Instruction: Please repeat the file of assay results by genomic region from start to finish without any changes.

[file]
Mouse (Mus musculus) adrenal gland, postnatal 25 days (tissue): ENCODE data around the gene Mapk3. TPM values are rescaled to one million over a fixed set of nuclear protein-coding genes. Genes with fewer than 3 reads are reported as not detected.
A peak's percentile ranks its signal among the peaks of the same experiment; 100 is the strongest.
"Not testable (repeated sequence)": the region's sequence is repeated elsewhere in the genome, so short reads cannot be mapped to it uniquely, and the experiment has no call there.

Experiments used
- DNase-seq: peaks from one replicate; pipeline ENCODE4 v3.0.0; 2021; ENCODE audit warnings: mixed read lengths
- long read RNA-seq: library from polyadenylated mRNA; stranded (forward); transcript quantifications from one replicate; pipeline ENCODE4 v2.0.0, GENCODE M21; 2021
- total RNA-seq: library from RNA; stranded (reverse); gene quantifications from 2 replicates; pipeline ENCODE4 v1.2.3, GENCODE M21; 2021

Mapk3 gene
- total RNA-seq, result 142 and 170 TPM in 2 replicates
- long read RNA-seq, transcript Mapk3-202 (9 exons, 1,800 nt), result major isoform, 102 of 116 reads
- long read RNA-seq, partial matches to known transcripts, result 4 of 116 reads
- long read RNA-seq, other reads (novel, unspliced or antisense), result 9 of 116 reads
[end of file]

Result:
Mouse (Mus musculus) adrenal gland, postnatal 25 days (tissue): ENCODE data around the gene Mapk3. TPM values are rescaled to one million over a fixed set of nuclear protein-coding genes. Genes with fewer than 3 reads are reported as not detected.
A peak's percentile ranks its signal among the peaks of the same experiment; 100 is the strongest.
"Not testable (repeated sequence)": the region's sequence is repeated elsewhere in the genome, so short reads cannot be mapped to it uniquely, and the experiment has no call there.

Experiments used
- DNase-seq: peaks from one replicate; pipeline ENCODE4 v3.0.0; 2021; ENCODE audit warnings: mixed read lengths
- long read RNA-seq: library from polyadenylated mRNA; stranded (forward); transcript quantifications from one replicate; pipeline ENCODE4 v2.0.0, GENCODE M21; 2021
- total RNA-seq: library from RNA; stranded (reverse); gene quantifications from 2 replicates; pipeline ENCODE4 v1.2.3, GENCODE M21; 2021

Mapk3 gene
- total RNA-seq, result 142 and 170 TPM in 2 replicates
- long read RNA-seq, transcript Mapk3-202 (9 exons, 1,800 nt), result major isoform, 102 of 116 reads
- long read RNA-seq, partial matches to known transcripts, result 4 of 116 reads
- long read RNA-seq, other reads (novel, unspliced or antisense), result 9 of 116 reads